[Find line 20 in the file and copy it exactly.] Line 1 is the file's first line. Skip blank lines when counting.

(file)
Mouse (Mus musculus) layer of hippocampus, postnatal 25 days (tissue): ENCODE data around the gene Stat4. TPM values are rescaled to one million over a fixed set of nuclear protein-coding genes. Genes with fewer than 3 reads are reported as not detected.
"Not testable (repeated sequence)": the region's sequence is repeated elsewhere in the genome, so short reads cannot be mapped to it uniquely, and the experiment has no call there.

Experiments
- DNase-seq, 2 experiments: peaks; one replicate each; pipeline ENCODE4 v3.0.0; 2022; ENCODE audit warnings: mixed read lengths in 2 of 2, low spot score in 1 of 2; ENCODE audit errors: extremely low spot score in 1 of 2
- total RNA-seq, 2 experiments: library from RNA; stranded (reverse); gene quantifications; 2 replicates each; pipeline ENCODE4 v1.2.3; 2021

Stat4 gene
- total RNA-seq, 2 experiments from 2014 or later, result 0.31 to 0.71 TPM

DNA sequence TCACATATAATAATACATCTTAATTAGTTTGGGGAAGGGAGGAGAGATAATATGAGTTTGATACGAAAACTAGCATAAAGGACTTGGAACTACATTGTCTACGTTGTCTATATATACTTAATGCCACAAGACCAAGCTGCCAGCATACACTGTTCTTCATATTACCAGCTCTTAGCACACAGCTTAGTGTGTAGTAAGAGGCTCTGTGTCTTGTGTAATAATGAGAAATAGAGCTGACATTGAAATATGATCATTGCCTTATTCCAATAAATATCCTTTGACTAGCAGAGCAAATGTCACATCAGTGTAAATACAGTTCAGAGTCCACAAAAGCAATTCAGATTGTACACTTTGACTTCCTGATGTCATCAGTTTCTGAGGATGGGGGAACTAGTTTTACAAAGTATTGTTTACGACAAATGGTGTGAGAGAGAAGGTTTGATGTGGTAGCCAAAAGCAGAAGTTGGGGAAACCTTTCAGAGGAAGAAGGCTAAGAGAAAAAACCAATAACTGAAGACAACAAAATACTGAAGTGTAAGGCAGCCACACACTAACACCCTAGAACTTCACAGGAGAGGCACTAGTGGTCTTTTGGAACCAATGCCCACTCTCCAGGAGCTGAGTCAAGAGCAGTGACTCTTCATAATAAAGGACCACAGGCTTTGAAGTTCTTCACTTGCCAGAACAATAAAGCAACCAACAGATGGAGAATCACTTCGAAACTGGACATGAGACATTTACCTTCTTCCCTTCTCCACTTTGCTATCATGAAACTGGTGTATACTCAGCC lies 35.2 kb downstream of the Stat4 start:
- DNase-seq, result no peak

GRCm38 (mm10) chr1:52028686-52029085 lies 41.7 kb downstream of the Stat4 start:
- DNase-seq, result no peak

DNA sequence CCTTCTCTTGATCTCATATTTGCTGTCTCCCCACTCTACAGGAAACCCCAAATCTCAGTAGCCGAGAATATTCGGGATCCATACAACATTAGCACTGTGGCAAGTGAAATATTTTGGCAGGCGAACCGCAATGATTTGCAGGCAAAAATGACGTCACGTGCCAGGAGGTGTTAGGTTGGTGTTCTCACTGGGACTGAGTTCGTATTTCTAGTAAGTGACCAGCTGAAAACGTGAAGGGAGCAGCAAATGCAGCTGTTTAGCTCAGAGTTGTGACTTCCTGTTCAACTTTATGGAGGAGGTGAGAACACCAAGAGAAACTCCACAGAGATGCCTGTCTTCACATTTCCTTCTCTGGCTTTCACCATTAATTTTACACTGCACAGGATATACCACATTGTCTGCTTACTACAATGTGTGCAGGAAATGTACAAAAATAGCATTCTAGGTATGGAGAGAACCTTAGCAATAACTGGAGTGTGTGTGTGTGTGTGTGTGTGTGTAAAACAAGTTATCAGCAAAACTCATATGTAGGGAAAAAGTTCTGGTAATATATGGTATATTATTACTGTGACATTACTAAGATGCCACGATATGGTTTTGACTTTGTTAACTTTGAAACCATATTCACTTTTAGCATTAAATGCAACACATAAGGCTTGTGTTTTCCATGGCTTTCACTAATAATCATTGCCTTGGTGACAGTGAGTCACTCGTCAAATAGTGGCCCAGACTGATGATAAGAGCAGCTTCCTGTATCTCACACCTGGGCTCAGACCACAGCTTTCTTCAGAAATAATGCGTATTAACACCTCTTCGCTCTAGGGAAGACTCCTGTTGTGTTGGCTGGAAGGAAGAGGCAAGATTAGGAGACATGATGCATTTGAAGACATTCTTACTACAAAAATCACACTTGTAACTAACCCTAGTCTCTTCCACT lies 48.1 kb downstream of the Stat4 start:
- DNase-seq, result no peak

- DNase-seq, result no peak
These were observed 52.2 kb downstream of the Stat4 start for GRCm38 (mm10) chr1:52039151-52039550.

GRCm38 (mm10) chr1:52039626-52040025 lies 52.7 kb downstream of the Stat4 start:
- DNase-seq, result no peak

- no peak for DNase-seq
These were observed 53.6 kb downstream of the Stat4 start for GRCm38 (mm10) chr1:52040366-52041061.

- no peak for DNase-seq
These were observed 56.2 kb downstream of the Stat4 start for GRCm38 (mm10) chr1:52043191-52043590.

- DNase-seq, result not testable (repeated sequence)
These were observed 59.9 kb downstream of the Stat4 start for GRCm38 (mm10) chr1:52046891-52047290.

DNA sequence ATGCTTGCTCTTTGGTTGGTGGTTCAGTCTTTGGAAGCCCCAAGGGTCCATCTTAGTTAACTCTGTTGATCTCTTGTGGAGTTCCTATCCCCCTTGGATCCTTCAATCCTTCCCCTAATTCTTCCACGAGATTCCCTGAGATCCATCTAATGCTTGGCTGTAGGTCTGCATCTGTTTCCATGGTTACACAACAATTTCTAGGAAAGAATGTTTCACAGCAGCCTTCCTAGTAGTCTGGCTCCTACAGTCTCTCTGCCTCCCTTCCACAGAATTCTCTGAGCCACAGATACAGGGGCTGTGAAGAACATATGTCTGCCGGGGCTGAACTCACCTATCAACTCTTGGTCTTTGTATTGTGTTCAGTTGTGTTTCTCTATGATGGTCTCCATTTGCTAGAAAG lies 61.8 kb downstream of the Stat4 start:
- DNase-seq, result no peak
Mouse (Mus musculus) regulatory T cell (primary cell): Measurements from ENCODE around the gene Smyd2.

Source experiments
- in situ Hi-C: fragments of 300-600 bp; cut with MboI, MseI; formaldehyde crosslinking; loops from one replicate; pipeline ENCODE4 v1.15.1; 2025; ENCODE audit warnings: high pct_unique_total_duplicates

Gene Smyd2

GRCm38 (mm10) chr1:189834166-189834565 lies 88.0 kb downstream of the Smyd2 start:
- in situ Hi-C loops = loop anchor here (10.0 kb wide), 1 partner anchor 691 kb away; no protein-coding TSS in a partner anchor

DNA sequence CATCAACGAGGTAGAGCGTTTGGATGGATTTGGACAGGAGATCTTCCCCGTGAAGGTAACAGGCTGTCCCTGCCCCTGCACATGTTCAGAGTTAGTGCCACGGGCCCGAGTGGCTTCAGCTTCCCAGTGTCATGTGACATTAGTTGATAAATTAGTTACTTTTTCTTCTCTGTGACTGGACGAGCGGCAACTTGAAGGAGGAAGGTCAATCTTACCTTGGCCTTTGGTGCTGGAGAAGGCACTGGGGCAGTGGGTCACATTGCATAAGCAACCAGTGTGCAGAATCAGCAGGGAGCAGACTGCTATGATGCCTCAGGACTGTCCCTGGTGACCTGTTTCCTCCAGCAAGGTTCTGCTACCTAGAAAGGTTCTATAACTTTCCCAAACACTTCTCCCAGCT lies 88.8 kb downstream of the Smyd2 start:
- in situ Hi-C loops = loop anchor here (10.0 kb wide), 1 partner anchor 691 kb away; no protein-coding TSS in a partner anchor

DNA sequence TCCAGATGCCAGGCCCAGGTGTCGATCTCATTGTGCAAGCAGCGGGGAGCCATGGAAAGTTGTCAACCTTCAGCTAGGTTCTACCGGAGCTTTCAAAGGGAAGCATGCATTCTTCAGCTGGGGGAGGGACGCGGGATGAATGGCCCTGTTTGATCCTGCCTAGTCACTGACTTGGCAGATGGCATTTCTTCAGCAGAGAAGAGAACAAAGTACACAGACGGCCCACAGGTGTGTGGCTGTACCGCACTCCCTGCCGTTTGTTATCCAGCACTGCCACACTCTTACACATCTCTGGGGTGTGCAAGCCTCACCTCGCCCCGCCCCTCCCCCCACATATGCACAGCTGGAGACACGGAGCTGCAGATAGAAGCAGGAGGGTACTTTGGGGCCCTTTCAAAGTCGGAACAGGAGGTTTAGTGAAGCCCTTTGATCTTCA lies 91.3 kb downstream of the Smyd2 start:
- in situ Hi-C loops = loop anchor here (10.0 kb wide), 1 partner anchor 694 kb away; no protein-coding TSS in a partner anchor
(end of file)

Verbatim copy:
- no peak for DNase-seq